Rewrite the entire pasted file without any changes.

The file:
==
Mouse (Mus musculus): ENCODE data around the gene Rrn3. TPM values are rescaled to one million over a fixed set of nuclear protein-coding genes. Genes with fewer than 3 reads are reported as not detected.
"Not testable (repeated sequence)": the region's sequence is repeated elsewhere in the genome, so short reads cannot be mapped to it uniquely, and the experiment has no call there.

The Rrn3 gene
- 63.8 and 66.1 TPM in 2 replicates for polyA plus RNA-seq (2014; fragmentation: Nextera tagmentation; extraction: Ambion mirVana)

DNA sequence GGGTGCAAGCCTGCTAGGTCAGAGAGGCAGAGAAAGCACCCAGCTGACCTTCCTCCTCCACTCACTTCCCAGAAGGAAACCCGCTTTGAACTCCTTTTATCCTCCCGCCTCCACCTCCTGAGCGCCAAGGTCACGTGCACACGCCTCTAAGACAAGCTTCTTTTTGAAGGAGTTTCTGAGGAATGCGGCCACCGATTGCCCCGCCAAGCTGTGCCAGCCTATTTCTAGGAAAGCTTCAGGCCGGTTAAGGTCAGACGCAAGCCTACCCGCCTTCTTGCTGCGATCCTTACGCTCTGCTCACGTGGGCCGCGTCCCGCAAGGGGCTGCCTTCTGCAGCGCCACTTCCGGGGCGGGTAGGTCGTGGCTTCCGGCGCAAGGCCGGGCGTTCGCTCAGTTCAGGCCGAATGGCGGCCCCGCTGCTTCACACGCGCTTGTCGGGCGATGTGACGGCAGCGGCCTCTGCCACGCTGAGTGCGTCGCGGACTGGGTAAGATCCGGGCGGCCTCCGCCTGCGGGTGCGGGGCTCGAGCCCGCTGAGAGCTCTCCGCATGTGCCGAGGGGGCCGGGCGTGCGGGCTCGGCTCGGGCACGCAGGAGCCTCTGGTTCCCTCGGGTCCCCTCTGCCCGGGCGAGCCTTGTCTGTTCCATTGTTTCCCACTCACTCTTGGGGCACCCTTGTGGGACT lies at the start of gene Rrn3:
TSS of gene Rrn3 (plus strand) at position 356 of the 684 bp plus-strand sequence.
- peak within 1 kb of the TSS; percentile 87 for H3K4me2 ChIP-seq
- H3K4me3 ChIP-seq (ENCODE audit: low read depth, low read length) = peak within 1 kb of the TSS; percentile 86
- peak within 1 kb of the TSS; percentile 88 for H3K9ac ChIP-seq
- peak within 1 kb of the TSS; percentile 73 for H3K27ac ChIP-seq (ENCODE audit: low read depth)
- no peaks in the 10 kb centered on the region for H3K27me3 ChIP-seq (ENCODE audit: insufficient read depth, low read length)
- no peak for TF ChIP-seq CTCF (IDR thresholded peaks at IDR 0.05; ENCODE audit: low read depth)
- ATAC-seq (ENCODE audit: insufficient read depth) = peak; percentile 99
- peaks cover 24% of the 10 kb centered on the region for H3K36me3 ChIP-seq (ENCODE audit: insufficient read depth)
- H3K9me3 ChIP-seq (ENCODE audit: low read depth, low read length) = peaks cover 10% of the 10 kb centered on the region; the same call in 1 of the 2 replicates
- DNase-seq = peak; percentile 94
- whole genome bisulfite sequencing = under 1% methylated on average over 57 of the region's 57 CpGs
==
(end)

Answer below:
Mouse (Mus musculus): ENCODE data around the gene Rrn3. TPM values are rescaled to one million over a fixed set of nuclear protein-coding genes. Genes with fewer than 3 reads are reported as not detected.
"Not testable (repeated sequence)": the region's sequence is repeated elsewhere in the genome, so short reads cannot be mapped to it uniquely, and the experiment has no call there.

The Rrn3 gene
- 63.8 and 66.1 TPM in 2 replicates for polyA plus RNA-seq (2014; fragmentation: Nextera tagmentation; extraction: Ambion mirVana)

DNA sequence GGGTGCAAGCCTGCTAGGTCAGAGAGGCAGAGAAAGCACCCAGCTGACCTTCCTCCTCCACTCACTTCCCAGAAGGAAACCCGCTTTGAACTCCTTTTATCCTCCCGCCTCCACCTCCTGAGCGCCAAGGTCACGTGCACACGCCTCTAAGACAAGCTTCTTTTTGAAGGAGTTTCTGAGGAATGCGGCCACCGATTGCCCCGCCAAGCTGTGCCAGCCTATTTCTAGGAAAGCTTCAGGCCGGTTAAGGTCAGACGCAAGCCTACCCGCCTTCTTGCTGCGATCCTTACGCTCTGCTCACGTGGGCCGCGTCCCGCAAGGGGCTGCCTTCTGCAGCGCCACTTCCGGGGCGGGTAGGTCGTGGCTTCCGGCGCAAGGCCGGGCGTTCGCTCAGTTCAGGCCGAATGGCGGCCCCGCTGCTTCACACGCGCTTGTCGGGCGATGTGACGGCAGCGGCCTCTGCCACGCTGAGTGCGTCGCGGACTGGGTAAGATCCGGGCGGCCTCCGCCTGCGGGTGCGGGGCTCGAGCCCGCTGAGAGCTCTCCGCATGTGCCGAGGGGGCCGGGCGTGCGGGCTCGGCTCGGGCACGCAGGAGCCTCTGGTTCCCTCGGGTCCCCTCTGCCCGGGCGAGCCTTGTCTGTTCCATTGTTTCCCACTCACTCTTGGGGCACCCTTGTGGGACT lies at the start of gene Rrn3:
TSS of gene Rrn3 (plus strand) at position 356 of the 684 bp plus-strand sequence.
- peak within 1 kb of the TSS; percentile 87 for H3K4me2 ChIP-seq
- H3K4me3 ChIP-seq (ENCODE audit: low read depth, low read length) = peak within 1 kb of the TSS; percentile 86
- peak within 1 kb of the TSS; percentile 88 for H3K9ac ChIP-seq
- peak within 1 kb of the TSS; percentile 73 for H3K27ac ChIP-seq (ENCODE audit: low read depth)
- no peaks in the 10 kb centered on the region for H3K27me3 ChIP-seq (ENCODE audit: insufficient read depth, low read length)
- no peak for TF ChIP-seq CTCF (IDR thresholded peaks at IDR 0.05; ENCODE audit: low read depth)
- ATAC-seq (ENCODE audit: insufficient read depth) = peak; percentile 99
- peaks cover 24% of the 10 kb centered on the region for H3K36me3 ChIP-seq (ENCODE audit: insufficient read depth)
- H3K9me3 ChIP-seq (ENCODE audit: low read depth, low read length) = peaks cover 10% of the 10 kb centered on the region; the same call in 1 of the 2 replicates
- DNase-seq = peak; percentile 94
- whole genome bisulfite sequencing = under 1% methylated on average over 57 of the region's 57 CpGs